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Geminid Meteor Shower: Treat For Stargazers
Dozens of shooting stars have been burning up in the Earth's atmosphere in the annual Geminid meteor shower.
Stargazers say the display - which peaked overnight - is one of the best this year and will continue until Monday.
Some people on Twitter reported seeing one meteor every minute and the shower was described as "perfect" and "phenomenal".
But others complained that it was too cloudy to see anything.
Robert Massey from the Royal Astronomical Society told Sky News that in suburban London he saw eight in 15 minutes which was "not bad at all".
He said considering he was watching from a light polluted area it was "fairly positive" and would have been even better with fewer lights around.
He also said even though the shower will continue over the weekend it may not be as good visually as the Moon will be further away.
On Twitter, HeineKing13 said: "Meteor shower is awesome. 26 falling stars in 20 minutes. Awesome!", while Organic4Kendall said it was "definitely perfect".
PryorFrancis wrote: "Geminid meteor shower was fabulous at 4am in dark Fenland skies. Good again tonight and no clouds forecast. Look north."
Dlelacru said: "This meteor shower is phenomenal!"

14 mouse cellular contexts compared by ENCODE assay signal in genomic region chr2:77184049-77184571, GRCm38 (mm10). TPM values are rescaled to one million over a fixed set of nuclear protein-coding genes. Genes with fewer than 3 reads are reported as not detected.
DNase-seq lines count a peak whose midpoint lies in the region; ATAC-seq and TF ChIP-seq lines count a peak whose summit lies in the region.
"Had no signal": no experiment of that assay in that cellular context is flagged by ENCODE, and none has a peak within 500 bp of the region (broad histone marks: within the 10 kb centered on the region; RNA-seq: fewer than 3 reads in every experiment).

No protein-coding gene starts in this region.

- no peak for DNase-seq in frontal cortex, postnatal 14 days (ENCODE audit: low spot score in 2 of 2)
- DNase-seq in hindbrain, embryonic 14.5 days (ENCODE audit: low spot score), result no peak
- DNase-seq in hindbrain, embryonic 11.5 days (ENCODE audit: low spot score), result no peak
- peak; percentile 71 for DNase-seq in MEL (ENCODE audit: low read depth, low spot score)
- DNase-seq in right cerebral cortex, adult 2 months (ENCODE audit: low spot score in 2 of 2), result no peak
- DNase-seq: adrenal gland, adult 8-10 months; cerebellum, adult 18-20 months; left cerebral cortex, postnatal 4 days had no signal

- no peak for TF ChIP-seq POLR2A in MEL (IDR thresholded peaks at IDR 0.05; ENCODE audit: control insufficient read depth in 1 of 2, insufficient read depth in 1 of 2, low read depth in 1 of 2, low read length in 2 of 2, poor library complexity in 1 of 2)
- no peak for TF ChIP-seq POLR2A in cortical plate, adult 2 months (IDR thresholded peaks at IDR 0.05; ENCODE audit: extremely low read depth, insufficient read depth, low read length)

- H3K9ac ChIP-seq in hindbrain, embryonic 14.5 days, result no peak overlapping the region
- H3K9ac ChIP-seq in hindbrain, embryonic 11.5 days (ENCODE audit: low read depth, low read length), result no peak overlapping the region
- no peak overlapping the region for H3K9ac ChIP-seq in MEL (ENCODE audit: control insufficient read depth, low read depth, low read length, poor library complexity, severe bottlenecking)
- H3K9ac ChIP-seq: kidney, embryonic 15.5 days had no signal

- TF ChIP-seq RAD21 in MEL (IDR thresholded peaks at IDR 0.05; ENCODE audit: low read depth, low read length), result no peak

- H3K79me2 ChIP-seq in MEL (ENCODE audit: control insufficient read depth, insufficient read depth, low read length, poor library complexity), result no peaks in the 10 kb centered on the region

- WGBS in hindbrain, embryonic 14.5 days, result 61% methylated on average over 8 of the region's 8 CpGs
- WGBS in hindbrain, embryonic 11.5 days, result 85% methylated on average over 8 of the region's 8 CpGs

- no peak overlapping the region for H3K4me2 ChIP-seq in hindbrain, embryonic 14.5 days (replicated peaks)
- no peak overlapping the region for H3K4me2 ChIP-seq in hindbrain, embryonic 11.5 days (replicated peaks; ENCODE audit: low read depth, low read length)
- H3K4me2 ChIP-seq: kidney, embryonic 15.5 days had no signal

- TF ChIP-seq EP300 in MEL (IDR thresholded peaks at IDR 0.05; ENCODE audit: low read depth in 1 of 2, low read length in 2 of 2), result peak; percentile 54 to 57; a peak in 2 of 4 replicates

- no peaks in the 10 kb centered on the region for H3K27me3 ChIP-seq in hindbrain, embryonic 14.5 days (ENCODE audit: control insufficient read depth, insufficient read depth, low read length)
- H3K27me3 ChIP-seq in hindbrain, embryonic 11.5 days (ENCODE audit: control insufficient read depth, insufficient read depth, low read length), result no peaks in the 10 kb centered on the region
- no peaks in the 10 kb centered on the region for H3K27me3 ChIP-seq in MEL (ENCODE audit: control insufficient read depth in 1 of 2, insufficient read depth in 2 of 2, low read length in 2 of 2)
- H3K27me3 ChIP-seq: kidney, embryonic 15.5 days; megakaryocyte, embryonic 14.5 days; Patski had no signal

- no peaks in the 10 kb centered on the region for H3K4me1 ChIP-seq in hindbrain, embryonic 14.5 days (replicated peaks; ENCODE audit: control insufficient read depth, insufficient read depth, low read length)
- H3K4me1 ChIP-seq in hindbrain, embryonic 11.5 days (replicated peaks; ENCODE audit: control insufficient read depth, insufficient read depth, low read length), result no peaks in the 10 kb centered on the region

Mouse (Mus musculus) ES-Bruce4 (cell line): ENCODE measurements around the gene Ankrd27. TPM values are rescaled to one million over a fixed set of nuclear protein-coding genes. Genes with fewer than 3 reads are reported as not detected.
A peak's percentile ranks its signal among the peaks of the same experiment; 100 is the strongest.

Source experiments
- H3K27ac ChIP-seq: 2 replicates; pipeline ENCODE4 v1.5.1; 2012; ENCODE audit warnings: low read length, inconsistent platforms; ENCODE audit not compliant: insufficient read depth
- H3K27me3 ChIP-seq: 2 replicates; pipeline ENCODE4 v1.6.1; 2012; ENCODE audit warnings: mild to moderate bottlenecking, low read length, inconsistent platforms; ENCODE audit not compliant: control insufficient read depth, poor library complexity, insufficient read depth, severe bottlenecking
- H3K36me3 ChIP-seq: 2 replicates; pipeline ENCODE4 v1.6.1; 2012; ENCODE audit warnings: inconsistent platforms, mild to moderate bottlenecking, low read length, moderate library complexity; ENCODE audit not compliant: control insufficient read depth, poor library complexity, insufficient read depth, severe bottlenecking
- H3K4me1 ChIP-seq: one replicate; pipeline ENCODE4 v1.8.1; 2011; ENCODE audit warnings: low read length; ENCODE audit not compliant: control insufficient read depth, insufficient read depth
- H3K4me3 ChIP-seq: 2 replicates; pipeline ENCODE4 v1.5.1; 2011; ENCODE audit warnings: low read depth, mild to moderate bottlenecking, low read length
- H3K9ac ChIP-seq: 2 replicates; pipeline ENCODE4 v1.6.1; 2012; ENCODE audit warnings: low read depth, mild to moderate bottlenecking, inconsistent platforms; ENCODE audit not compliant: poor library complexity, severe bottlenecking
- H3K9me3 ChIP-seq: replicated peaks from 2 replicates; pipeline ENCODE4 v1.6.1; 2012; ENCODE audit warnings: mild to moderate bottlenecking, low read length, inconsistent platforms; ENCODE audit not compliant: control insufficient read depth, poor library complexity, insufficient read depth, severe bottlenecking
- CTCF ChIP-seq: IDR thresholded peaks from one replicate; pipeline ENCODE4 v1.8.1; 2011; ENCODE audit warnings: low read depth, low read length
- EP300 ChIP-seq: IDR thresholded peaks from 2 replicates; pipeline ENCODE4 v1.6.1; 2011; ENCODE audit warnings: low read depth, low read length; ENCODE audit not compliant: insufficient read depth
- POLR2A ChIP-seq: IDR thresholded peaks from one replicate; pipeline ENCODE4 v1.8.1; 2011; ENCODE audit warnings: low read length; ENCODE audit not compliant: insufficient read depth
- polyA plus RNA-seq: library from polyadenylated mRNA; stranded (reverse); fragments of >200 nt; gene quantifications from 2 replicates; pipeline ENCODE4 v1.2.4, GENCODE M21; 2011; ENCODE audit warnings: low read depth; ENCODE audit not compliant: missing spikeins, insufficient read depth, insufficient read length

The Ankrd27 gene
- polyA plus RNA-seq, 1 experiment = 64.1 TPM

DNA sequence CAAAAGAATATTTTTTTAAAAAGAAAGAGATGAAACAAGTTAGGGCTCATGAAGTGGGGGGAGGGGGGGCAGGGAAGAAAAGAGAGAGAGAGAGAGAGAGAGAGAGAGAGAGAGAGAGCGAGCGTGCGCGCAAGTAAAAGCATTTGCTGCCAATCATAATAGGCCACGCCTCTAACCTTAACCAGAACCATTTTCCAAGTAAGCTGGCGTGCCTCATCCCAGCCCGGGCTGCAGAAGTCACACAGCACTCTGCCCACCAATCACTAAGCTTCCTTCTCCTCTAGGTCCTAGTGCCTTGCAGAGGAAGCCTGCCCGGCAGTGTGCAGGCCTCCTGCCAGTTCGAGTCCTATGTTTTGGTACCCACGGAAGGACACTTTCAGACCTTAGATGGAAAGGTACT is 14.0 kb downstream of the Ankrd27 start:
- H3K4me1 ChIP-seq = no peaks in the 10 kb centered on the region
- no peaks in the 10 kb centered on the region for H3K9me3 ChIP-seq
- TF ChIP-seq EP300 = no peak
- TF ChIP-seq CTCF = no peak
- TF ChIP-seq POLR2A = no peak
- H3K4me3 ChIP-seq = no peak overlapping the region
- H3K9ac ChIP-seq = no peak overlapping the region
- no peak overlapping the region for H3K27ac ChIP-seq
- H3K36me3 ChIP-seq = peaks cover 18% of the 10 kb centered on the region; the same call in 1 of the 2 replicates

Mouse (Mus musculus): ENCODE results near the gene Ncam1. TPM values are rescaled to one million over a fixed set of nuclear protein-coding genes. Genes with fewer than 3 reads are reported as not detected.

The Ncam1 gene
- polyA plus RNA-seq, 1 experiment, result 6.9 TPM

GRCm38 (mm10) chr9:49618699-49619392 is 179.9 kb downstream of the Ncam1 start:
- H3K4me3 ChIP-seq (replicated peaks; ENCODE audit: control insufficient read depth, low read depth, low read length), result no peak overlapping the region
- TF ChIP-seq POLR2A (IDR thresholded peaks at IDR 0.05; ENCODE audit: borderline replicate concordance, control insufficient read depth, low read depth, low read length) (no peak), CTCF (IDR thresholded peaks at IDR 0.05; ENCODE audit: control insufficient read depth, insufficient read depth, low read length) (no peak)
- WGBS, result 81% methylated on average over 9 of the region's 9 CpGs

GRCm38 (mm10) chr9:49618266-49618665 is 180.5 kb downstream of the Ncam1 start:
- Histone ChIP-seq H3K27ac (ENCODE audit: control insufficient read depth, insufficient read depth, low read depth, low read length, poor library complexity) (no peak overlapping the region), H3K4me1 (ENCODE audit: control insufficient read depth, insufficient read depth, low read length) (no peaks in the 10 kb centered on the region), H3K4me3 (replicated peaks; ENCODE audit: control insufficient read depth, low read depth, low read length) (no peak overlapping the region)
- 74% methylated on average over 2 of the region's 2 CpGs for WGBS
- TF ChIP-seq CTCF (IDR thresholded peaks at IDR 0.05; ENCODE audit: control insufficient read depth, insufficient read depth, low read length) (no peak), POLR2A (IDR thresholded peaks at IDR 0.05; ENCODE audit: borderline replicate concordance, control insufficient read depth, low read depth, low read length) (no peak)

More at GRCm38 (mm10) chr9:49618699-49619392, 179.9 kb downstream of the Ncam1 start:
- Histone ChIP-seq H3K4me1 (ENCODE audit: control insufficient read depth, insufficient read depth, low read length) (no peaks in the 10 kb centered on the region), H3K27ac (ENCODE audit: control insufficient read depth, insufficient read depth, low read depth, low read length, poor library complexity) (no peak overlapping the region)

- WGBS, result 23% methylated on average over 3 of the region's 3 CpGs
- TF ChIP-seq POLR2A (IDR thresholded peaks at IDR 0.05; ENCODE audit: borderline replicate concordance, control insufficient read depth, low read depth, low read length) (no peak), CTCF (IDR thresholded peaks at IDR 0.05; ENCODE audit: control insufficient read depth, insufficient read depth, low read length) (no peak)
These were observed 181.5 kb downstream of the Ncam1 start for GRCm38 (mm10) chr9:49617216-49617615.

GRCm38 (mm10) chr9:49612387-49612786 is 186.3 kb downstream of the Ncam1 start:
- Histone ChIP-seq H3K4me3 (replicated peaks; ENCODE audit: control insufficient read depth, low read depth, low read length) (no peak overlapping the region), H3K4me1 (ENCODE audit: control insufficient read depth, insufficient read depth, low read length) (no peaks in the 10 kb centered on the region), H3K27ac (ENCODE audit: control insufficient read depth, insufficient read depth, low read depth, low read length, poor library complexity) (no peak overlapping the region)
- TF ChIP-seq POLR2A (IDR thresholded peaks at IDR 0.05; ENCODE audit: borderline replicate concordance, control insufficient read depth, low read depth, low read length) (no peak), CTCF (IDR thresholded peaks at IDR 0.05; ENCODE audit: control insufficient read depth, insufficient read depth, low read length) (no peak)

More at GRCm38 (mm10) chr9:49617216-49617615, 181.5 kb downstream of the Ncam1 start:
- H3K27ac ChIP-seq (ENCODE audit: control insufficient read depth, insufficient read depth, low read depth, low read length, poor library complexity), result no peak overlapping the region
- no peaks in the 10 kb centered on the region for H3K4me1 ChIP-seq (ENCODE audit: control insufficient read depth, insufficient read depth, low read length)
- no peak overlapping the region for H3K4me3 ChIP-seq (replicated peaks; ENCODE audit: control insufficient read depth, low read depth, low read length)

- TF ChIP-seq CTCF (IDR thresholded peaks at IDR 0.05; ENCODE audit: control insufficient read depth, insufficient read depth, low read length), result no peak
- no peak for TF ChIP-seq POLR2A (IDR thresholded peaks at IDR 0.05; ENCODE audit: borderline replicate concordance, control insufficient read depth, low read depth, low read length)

And Accordingtoxen said: "I've seen at least 30 large meteors and 2 dozen smaller streaks so far. The rate of the #Geminid #Meteor shower is intensifying."
But Njp_myworld said: "Cloudy yet again on one of the best meteor shower nights of the year."
While most meteor showers come from comets, Geminids is different because the 'parent' is an asteroid called 3200 Phaethon.
"Of all the debris streams Earth passes through every year, the Geminids' is by far the most massive," said Nasa astronomer Bill Cooke.
The Geminid shower takes its name from the Gemini constellation, from where it is thought to originate.
The shower lasts from December 12-16 but the Moon was expected to make viewing tricky at times because it is in its waxing phase, a few days before being full.
Getting away from the artificial light of towns and cities will give skywatchers a better chance.
A meteor - also referred to as a shooting star - is the streak of light caused when a meteoroid fragment enters the atmosphere and burns up.
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